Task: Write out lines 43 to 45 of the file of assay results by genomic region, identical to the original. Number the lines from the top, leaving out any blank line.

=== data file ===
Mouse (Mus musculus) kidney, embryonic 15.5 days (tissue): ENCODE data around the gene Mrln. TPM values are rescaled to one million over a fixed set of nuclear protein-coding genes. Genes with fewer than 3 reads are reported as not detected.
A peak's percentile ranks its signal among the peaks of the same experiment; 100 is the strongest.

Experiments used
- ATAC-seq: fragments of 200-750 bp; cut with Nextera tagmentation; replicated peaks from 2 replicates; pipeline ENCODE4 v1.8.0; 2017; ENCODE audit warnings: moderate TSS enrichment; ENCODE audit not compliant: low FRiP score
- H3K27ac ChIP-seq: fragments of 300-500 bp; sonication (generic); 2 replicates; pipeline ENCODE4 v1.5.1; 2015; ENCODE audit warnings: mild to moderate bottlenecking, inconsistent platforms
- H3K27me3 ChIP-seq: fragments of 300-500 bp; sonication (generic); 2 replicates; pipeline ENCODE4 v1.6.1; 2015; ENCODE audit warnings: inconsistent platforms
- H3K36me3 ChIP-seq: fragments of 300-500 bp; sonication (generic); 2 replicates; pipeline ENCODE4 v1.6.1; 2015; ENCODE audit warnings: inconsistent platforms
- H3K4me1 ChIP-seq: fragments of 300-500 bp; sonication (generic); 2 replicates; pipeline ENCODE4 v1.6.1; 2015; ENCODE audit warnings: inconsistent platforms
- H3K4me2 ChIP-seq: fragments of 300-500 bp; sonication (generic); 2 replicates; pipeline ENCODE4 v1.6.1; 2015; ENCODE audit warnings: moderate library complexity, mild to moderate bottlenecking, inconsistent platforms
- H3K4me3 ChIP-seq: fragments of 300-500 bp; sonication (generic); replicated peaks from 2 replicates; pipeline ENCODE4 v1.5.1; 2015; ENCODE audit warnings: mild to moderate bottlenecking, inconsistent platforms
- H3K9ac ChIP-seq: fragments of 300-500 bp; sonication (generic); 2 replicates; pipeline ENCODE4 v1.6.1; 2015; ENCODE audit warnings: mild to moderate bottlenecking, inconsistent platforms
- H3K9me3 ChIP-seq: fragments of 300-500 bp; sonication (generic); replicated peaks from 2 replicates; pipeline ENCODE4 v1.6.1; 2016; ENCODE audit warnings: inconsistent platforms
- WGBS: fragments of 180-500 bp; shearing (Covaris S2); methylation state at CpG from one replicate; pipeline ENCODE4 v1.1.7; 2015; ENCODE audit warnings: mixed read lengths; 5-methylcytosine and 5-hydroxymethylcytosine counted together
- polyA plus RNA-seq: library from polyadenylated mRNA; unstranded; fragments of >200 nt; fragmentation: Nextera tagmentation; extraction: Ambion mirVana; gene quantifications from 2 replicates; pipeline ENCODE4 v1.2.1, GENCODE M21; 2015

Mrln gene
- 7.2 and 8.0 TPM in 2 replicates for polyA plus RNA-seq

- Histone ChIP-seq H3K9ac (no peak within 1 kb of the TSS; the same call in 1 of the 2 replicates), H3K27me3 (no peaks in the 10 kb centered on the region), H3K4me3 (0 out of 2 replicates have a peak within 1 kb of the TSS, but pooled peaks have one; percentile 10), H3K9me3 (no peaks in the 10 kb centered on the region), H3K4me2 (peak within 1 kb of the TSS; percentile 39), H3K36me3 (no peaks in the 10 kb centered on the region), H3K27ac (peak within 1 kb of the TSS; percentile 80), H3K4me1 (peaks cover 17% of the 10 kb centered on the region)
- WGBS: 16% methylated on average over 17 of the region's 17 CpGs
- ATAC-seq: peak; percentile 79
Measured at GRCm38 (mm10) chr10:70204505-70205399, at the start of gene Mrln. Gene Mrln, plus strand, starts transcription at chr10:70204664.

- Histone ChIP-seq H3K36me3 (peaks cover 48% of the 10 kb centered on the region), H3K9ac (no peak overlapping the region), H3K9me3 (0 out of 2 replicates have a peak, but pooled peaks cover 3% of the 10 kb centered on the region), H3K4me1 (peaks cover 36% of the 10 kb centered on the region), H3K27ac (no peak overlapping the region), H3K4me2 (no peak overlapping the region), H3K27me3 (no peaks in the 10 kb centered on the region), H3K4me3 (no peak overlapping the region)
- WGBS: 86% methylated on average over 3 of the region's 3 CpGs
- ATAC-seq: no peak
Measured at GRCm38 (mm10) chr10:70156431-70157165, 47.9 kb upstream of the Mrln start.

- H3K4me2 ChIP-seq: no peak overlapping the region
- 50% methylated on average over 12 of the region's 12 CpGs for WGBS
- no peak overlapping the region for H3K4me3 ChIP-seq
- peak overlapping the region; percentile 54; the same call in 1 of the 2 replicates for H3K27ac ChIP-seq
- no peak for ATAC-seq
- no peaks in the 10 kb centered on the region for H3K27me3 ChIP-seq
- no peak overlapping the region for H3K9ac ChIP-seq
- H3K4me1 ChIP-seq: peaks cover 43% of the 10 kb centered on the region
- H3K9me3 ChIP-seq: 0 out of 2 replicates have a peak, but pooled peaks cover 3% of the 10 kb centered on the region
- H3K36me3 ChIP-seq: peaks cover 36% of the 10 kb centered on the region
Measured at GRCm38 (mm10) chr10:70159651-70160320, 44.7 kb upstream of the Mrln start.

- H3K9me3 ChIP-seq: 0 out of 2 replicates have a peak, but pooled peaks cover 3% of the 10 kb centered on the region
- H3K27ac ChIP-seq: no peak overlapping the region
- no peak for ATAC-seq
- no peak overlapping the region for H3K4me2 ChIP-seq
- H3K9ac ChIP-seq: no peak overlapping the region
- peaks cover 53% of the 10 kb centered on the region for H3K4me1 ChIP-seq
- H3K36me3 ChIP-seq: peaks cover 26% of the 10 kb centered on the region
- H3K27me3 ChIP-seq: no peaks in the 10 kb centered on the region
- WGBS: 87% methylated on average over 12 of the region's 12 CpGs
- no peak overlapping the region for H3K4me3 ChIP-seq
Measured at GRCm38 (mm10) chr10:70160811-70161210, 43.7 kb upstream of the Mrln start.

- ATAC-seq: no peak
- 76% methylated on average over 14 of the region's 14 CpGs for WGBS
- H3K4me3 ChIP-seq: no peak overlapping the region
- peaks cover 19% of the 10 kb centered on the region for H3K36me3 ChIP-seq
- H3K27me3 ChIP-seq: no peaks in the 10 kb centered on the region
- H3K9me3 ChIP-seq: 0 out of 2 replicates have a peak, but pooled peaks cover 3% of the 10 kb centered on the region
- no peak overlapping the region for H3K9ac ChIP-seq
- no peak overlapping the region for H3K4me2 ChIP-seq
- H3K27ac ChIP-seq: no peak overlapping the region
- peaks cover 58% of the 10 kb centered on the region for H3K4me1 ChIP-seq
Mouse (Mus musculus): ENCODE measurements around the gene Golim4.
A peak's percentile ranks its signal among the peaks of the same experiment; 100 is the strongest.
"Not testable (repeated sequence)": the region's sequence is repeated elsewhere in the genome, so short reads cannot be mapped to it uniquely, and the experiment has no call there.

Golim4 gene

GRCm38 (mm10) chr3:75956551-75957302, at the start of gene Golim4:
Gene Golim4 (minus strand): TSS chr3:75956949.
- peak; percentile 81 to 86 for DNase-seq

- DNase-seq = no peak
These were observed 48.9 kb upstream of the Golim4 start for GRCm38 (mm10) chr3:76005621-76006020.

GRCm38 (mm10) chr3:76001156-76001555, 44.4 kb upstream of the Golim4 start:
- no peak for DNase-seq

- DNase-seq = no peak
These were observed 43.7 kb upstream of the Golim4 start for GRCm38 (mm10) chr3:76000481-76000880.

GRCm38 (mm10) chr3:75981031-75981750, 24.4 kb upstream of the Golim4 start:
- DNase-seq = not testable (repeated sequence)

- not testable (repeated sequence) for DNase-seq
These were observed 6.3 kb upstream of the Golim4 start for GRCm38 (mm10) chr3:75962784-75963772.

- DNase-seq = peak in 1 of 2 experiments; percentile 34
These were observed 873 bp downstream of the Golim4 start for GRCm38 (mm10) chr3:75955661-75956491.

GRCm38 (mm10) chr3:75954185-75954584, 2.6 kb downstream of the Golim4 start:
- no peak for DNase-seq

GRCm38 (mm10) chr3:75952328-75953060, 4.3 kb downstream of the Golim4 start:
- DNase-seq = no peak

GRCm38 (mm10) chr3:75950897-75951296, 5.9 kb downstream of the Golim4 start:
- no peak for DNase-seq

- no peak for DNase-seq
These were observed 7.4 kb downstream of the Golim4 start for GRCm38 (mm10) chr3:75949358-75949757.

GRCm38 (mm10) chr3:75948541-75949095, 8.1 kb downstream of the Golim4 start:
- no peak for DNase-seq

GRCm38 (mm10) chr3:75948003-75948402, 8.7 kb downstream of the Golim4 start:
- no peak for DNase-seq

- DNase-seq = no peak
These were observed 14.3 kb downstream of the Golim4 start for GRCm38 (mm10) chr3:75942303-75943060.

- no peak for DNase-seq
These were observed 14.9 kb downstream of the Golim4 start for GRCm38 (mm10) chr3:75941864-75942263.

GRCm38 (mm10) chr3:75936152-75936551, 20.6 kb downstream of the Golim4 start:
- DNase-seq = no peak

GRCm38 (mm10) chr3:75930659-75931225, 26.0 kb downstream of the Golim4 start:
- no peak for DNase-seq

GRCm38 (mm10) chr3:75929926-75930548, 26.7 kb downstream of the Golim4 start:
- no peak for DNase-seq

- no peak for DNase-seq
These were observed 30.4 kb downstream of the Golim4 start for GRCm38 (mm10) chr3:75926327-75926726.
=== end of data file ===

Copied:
- H3K27me3 ChIP-seq: no peaks in the 10 kb centered on the region
- WGBS: 87% methylated on average over 12 of the region's 12 CpGs
- no peak overlapping the region for H3K4me3 ChIP-seq